Democratic candidates gather support at Irving debate (with video)

Pramika Kadari


Sydney Rowe

Kim Olson, a candidate for the Democratic nomination to Texas’ 24th district in the U.S. House of Representatives, references her experience as a colonel in the U.S. Air Force on Feb. 11. The Irving Arts Center hosted the TX Congressional District 24 Democratic Primary Debate where six candidates spoke their mind on pressing political issues.

Pramika Kadari, Executive News & Enterprise Editor

IRVING – Various shades of blue filled the Irving Arts Center last night for the Texas Congressional District 24 Democratic Primary Debate, hosting all six Democratic candidates running to seize Republican incumbent Kenny Marchant’s spot in the House of Representatives:  John Biggan, Richard Fleming, Jan McDowell, Kim Olson, Candace Valenzuela and Sam Vega. 

The debate was organized by Swing Left, an organization aiming to elect Democrats throughout the government. Moderator and SMU associate professor of political science Dr. Karisa Cloward asked a series of questions, to which each candidate had a set amount of time to respond. 

“I decided to come because I knew two of the candidates, but didn’t know all of the candidates,” Irving resident Jill Martinez said. “Kim Olson stuck out to me because she had specific answers, especially when it came to health care. The debate firmed up my favoring of Olson.”

Like the other candidates, Olson voiced her belief the United States can and should provide affordable, quality health care for all citizens. She also proposes lowering the age to receive Medicare to 55, along with other changes. 

Climate change was also a large topic. Most candidates support the Green New Deal, but Olson pointed out that the legislation is only a set of goals and not a path of how to get there – that path is one they must carve. Fleming supports taxing companies on carbon emissions, as well as investing heavily in flood insurance and other adaptability measures. Valenzuela proposes adding climate components to international trade deals to help combat the issue.

“No one idea is going to fix everything, so we need to try them all,” McDowell said. “We need an all-hands-on-deck approach.”

On reproductive rights, most candidates hope to repeal the Hyde Amendment. Biggan voiced his desire for quality, medically-based sex education; as a scientist with a health care background, his “primary aim is to return scientifically-sound, fact-based decision making to the U.S. Congress.”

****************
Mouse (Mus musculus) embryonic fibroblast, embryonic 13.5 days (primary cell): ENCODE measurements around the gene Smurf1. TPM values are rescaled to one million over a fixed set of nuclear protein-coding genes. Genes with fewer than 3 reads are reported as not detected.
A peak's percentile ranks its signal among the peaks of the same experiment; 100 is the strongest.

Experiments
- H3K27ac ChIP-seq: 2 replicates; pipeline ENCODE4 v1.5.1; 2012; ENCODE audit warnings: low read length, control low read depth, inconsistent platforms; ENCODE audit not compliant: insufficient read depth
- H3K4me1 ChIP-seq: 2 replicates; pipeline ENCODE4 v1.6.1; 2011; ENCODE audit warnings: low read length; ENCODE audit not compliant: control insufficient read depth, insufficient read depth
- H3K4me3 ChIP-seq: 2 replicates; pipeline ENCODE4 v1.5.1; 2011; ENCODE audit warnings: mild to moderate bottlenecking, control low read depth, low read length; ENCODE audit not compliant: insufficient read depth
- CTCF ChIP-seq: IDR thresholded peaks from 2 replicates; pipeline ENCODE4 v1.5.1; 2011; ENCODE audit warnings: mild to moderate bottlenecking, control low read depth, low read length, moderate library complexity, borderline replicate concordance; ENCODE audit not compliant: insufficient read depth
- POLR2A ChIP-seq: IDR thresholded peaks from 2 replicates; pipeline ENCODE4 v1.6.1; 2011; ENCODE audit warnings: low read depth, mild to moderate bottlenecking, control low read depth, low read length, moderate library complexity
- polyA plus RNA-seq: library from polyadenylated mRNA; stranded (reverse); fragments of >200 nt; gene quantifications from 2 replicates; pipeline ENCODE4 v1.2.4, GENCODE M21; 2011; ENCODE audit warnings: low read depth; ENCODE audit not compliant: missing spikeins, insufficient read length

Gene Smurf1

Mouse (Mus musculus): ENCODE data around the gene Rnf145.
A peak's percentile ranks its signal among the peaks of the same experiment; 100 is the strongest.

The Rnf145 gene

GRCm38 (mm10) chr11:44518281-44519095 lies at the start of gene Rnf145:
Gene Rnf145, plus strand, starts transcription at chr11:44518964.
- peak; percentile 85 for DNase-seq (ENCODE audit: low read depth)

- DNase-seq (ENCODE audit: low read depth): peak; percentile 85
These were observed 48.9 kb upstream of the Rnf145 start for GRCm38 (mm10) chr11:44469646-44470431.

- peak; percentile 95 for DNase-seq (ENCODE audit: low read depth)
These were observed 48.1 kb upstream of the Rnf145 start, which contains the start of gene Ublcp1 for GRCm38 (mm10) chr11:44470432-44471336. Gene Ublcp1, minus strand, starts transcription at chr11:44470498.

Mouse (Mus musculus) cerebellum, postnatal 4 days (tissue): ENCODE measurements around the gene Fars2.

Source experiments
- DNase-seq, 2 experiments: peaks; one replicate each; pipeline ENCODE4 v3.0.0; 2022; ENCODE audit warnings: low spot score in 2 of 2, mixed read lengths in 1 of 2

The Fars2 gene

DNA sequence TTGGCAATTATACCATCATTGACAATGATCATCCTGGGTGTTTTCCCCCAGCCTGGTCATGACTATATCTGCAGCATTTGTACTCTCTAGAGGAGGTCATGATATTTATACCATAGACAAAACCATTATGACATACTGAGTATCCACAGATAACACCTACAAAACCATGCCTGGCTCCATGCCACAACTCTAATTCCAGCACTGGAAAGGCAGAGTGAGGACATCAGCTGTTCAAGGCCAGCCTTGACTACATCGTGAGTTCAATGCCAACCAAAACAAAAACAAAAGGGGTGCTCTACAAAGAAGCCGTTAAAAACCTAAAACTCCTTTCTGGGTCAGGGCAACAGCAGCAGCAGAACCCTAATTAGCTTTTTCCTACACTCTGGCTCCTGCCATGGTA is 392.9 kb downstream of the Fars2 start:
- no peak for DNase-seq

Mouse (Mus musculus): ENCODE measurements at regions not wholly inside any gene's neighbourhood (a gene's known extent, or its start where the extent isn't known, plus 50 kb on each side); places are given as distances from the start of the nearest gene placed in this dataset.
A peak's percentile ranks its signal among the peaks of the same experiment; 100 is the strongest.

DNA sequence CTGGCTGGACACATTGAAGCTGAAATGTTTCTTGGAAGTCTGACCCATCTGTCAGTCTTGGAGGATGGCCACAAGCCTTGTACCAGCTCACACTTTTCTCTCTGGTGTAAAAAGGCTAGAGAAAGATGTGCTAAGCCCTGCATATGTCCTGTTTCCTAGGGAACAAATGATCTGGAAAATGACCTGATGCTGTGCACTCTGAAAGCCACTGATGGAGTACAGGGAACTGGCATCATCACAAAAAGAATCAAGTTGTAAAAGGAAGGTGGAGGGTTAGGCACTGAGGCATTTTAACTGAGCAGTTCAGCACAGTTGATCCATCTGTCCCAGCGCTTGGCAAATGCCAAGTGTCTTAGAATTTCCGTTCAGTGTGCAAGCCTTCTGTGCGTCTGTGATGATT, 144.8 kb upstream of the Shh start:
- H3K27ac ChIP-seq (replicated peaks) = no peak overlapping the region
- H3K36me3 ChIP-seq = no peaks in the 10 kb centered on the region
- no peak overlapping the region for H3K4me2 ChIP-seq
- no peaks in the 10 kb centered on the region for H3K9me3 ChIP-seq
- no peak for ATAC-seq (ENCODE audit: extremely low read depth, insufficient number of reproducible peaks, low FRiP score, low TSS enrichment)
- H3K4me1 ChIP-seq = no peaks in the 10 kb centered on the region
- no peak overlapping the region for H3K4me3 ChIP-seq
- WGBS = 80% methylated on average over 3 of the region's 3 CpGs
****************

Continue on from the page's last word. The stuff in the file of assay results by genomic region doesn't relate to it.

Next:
Immigration, voter diversity, gun legislation and the opioid crisis were also deliberated. The candidates discussed what an immigration bill gaining bipartisan support would look like. 

“I won’t compromise on separating families,” Valenzuela said. “No one should compromise on separating families.” 

To Euless resident Sandra Norman, the candidates’ plan for price controls on prescription drugs is the deciding factor in who to vote for. 

“That’s the main reason we’re here tonight – to learn more about the individual candidates’ stands on controlling runaway prescription drug costs,” Norman said. “Because we’re having big issues with that ourselves. I’m retired and on Medicare, and there’s a drug I need to take every day for the rest of my life, and this year the copayment went up to $2,400 for a three-month prescription, and I was just shocked. I did like Olson because we have met her before and she’s come to speak before in our groups, and she’s the only one who had on her mailer something about wanting to support prescription drug price control; that’s a concern of hers.”

Although the event was a debate and the candidates had differences, Martinez and Norman thought the event had a uniting atmosphere. 

“[The event] reinforced my faith in the Democratic party,” Norman said. “I know I’m philosophically in tune with them. One thing we have learned is we know we’re in the right place. It’s been a wonderful thing for us to get to know the candidates, to hear them, see what they’re all about and what they offer. It’s difficult to make a decision and pin it down to one.”

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